One way to keep your church's statement of faith from being forgotten is to read from it congregationally on a regular basis. Take a paragraph per week and read it aloud together, possibly taking the opportunity to briefly explain or illustrate the meaning. You may want to cycle through it continually, or each time you finish it you may add a catechism (use a question or two per week), your church covenant, or ancient statements of faith like the Apostles' Creed into the mix before returning to your doctrinal statement. In so doing you will not only keep these vital documents visible, you'll also fulfill the biblical mandate Jesus gives us to teach His people all that He commanded us (Matthew 28:20).
When was the last time you heard someone leading the church in prayer during Sunday morning worship and saying something like, "Lord, both as a church body and as individuals we sin against You, and so we pause now to silently confess our sins and ask Your forgiveness"? The same major elements of private prayer (such as praise, thanksgiving, asking, etc.) should be present in prayers offered on behalf of the church. Therefore, just as we confess sins when praying individually, so we should confess sins when praying corporately. Agreed? But does this regularly happen at your church?
I do not mean that the prayer leader should always attempt to name the sins committed by the church together. That should be done only when the church agrees together on its sin. Nor do I mean that the confession of sin that is done when we are alone is any less important than sin we confess silently to God during a worship service. Rather I am emphasizing that just as private worship is usually characterized by the confession of sin and asking forgiveness, so the same spirit should mark our worship of God with others.
The words originally inspired for the people of God to use in corporate worship (that is, the Psalms) teach us by example to pray this way (see Psalm 51, for instance). The Model Prayer given to us by Jesus (in Matthew 6:9-13) is another case in point. And whenever we pray this in church, we are saying to the Lord together, "And forgive us our debts." Incidentally, in a day when sin is seldom mentioned in worship, a public expression of humility before the Lord such as the confession of sin and asking His forgiveness may be a means of convicting the lost of their need to do the same.
I was in a worship service in suburban Chicago one Sunday when "Joe" was asked to pray, something he had done in that church many times. As he spoke, a five-year-old boy near the front began to pray with him, speaking the same words in unison with Joe. Like a prayer duet, the two continued as if they were reciting the Lord's Prayer together, except that they were using "Joe's prayer" instead. Joe repeated the same prayer so often that a child of only sixty months was already able to recite it verbatim.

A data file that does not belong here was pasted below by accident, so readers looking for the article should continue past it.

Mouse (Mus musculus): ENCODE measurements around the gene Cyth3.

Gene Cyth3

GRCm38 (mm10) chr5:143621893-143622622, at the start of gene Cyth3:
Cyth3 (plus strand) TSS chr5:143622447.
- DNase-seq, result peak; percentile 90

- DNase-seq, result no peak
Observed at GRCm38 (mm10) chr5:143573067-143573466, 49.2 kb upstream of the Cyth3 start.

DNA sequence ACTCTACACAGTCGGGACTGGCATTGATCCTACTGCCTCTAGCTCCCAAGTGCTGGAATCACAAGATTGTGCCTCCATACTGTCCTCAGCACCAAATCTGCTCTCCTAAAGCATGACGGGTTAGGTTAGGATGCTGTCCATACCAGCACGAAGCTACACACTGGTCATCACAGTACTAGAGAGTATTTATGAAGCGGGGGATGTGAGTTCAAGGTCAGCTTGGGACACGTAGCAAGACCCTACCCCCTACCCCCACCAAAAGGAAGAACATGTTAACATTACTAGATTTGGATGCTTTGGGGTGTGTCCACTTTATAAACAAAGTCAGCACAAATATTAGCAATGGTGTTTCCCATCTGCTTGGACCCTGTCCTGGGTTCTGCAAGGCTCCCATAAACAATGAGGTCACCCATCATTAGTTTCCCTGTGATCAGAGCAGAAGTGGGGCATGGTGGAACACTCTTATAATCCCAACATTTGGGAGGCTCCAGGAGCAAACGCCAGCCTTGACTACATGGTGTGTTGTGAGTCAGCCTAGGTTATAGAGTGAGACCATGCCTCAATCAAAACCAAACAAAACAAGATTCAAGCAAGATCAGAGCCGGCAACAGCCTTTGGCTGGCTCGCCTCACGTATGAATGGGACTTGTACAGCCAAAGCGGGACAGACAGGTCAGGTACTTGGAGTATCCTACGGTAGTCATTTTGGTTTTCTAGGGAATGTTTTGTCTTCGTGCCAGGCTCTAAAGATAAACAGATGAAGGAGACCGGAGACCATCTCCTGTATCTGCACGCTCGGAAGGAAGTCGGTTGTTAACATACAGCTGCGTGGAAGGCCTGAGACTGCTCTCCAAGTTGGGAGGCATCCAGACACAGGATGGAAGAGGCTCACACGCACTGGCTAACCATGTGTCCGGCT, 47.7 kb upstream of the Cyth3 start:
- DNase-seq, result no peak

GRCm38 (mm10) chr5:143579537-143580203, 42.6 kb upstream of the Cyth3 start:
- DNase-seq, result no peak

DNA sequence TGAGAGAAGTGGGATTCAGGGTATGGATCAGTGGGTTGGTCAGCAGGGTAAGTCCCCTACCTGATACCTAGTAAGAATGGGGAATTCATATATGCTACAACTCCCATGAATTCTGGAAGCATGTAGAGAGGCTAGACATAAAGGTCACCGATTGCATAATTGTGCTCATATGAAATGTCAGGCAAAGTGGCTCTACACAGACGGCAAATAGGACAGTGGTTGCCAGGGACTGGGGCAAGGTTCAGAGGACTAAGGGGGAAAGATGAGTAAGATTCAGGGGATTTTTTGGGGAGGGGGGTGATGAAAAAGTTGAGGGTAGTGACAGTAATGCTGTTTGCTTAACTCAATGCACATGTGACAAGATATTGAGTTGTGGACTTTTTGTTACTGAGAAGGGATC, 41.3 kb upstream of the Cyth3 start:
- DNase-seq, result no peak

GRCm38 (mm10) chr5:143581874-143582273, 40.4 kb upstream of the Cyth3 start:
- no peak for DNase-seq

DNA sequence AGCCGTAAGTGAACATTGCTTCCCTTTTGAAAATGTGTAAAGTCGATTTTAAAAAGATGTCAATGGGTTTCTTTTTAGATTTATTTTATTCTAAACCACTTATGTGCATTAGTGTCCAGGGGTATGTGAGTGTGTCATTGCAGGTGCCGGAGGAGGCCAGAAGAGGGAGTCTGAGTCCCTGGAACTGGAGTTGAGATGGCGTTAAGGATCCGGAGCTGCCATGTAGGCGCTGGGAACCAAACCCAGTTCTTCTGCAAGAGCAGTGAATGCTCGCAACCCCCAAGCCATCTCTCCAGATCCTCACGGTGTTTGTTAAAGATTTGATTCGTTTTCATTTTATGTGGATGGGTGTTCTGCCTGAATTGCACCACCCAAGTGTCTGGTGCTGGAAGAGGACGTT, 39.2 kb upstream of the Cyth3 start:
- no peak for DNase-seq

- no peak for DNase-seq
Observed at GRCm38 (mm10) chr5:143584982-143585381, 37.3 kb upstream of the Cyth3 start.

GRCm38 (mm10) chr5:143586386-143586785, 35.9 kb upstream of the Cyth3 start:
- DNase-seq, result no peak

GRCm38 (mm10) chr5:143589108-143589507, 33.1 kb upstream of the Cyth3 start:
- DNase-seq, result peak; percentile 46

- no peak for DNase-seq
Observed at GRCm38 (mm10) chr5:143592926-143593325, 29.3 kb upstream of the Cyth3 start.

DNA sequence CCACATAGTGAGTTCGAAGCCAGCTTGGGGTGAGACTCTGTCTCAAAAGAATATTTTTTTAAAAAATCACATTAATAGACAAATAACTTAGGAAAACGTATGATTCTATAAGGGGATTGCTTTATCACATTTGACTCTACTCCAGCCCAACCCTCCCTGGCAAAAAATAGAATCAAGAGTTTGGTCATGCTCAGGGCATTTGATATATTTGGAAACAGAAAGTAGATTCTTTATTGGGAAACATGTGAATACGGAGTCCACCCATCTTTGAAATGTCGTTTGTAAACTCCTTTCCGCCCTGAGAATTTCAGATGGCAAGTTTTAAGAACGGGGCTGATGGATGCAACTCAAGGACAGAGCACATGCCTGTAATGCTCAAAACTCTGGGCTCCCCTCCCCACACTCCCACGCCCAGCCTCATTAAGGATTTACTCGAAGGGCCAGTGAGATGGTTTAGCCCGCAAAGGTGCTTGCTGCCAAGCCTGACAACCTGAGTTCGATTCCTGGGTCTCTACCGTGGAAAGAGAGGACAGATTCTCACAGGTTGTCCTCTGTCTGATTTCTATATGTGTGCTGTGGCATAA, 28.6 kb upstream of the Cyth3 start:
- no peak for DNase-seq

We've all heardand perhaps offeredsuch "spontaneous" prayers in worship. Any repetitious prayer situation tends to breed repetitious prayer. For example, when I found myself in the situation of offering the pastoral prayer in worship each week year in and year out, I was tempted to repeat the same words and phrases since the purpose and goals of that prayer were almost identical each time. And the number and kind of prayer situations (such as at the beginning or end of the service, before the offering, etc.) in Sunday worship rarely change.
So changing the content of these routine prayers could immediately and noticeably affect worship. And there's no easier or better way to continually change their content than to "scripturalize" them. Use the words of Scripture as the basis of your prayers. Take part or all of a prayer found in the Bible (and I'm including the Psalms among the prayers found in Scripture) as the words you voice in public prayer. If you were praying through Psalm 23, for example, after reading it you could begin to pray with, "Lord, we thank You that You are our Shepherd. You are truly a Good Shepherd. Please shepherd our church, especially in the matter of ________." You would continue praying in this manner through the Psalm until you came to the end of the chapter or felt it was time to conclude the prayer. Another option is to pray your way through a few verses of a New Testament letter, again using the passage before you as the framework of what you offer to the Lord on behalf of the congregation.
In using this method you will not only pray about the matters you always want to pray for in these customary situations, but you'll be praying for them in stimulating ways you've never expressed before. Moreover, the Scripture will prompt you to pray about relevant matters that you otherwise would never think to mention. No other approach generates such potential for every prayer offered in the servicefrom the pastoral prayer to the spur-of-the-moment one requested of a laymanto be fresh and alive with the power of the Word of God.
You could incorporate some of these changes into your worship service this coming Sunday. A number of them call for discussion and coordination with others first. A few require some teaching and perhaps a Sunday morning explanation before implementation. Regardless of the order in which you pursue them, may the Lord bless you with His wisdom and the grace to move forward. He is worthy of the best worship your church can offer.
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View the additional articles Don has written on this subject:
10 Ways to Improve Your Church Worship Service A Third Ten Ways to Improve Your Church's Worship Service